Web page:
Christiane Hourtiq is a French Helper Sister who deepened the Charism of
our Congregation over the years of her service as a
Theology professor in Paris. She was a member of the
team who wrote the Constitutions of the Helpers
approved by the Vatican in 1987. She has a long activity
in France in giving sessions to Lay and Religious people in

Theology and Spirituality.

History and Theology of Purgatory

To say that there is a "history" of Purgatory is to acknowledge that Purgatory has not been understood in the same way always and everywhere. It means recognising that the Christian faith is understood and lived in different ways in different times and cultures. 


Basically, faith remains the same, but the way it is expressed evolves. To know about this evolution about Purgatory gives important insights. 


The Bible does not speak of Purgatory and the first Christians did not speak of it.


For more than 1000 years the Christian faith has concentrated on the essential:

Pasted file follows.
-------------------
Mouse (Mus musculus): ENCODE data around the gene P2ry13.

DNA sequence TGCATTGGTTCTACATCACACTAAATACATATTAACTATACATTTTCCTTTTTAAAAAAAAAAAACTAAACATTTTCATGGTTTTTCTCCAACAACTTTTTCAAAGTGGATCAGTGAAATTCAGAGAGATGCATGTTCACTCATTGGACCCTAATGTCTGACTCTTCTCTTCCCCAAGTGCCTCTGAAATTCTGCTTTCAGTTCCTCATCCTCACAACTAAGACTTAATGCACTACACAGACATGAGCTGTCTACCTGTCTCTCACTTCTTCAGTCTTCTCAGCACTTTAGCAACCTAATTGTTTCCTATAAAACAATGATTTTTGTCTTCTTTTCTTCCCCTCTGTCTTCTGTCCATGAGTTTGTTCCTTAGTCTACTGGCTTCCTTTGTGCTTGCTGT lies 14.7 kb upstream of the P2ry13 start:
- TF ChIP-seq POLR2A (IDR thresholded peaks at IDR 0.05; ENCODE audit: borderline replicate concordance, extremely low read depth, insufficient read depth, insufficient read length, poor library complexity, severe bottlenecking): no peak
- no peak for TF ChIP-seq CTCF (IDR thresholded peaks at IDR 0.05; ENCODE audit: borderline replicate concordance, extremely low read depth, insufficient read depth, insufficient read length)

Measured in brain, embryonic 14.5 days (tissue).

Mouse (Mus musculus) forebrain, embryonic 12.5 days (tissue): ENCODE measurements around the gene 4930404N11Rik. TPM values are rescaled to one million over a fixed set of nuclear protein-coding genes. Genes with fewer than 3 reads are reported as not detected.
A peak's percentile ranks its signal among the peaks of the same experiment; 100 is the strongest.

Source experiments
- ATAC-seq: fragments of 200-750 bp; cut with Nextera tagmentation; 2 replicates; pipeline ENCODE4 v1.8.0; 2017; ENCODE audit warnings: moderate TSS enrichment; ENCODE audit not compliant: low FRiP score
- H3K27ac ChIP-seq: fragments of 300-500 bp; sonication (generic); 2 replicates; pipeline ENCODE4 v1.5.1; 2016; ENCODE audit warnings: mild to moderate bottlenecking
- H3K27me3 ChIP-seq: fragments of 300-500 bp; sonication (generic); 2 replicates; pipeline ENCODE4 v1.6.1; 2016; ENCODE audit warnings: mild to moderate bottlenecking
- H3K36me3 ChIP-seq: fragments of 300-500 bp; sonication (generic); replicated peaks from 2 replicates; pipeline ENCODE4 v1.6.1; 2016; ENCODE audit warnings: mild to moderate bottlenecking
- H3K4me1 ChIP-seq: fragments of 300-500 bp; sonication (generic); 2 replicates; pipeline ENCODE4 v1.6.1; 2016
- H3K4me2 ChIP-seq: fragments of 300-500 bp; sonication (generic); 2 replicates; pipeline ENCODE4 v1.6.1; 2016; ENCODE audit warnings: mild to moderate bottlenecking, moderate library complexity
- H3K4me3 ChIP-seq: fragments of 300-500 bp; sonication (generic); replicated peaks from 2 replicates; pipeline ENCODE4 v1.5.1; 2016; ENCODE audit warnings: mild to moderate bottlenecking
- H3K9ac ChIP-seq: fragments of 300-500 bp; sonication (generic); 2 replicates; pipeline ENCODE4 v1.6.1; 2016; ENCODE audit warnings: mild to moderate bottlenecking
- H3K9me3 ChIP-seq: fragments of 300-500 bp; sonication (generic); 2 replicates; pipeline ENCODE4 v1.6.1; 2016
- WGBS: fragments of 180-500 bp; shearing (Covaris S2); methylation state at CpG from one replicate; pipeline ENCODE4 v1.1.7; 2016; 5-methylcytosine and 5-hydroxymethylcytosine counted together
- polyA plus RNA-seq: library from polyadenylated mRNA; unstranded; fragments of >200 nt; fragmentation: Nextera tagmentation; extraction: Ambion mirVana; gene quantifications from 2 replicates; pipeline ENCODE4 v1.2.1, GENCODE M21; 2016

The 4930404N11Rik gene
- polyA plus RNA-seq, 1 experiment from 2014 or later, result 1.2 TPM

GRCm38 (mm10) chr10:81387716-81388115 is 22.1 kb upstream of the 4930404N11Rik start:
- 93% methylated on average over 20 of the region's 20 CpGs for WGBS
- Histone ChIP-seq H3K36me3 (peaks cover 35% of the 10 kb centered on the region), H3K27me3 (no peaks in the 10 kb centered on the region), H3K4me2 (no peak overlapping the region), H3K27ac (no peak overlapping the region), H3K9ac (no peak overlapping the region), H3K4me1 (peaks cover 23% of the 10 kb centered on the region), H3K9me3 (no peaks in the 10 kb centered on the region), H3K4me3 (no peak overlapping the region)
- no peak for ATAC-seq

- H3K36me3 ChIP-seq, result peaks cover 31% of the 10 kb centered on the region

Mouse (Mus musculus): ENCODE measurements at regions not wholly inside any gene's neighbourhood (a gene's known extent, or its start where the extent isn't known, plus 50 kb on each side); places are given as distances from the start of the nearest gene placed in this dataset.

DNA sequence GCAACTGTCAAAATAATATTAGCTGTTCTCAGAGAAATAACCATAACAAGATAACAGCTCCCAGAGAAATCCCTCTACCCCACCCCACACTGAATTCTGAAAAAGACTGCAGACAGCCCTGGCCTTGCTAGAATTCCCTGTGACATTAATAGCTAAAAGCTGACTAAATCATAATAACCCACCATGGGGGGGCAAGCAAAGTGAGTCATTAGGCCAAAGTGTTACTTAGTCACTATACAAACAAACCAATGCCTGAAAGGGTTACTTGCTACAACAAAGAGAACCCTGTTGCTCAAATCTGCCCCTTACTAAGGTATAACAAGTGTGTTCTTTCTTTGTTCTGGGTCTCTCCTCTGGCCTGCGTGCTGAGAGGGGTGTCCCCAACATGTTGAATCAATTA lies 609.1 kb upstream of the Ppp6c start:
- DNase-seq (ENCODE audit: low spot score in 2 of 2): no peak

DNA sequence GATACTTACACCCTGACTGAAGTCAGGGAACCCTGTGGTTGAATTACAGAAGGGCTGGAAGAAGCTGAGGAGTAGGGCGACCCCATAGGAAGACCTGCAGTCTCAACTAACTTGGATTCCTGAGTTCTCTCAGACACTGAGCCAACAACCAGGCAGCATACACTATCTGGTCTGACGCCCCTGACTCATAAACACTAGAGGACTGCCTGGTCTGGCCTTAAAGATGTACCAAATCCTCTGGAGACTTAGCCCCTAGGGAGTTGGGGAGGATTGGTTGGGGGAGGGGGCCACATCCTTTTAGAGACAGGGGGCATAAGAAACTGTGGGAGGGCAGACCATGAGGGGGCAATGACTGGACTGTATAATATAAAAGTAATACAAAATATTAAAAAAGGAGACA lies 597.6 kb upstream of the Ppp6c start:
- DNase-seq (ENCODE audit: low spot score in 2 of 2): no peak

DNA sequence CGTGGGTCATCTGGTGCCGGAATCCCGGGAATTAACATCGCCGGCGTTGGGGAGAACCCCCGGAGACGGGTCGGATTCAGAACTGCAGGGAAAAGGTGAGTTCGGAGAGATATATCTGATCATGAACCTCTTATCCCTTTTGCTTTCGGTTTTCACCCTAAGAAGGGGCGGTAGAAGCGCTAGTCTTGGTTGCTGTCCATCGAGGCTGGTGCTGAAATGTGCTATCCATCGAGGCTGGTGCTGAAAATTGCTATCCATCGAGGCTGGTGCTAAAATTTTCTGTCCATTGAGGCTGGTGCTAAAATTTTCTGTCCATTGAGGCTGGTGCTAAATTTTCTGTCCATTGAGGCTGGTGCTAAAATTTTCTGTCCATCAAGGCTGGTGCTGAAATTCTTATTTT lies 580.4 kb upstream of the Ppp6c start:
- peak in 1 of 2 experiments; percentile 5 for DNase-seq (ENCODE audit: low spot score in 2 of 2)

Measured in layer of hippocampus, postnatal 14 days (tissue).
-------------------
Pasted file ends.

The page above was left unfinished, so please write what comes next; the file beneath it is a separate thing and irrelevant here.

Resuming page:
There is a life beyond death where every human person is called to meet God and share his or her life.


        To achieve this union with God, human beings need purification. For most of them, this purification is accomplished in the afterlife. In this regard, the first Christians spoke of "fire that purifies" or "punishment that purifies".
For them, it was a spiritual experience of conversion.

        The living is in communion with the dead. Spiritual goods are shared:
this is the "communion of saints". Hence the value of prayer for the dead
becomes clear.

The word "Purgatory" began to be used only in the 12th century (Middle Age), to refer to what was imagined to be a place between heaven and hell – in a kind of “geography of the afterlife”.


This change was due to a change in society. Society became more refined. The opposition between heaven and hell was felt as too radical. Most people are neither “just good” nor “just bad”. There has to be an intermediate stage.


At the same time trade developed. In this context, the Church instituted an “accounting system” which attributed a precise value to prayers for the souls in Purgatory and encouraged offerings for masses to be celebrated for them.
Thus the practice of indulgences became excessively widespread.
This development and its excesses are one of the causes of the Protestant Reformation and today it is the cause of deep unease for Catholics. The result is that we no longer dare to tackle the question of Purgatory and are embarrassed when asked if it exists.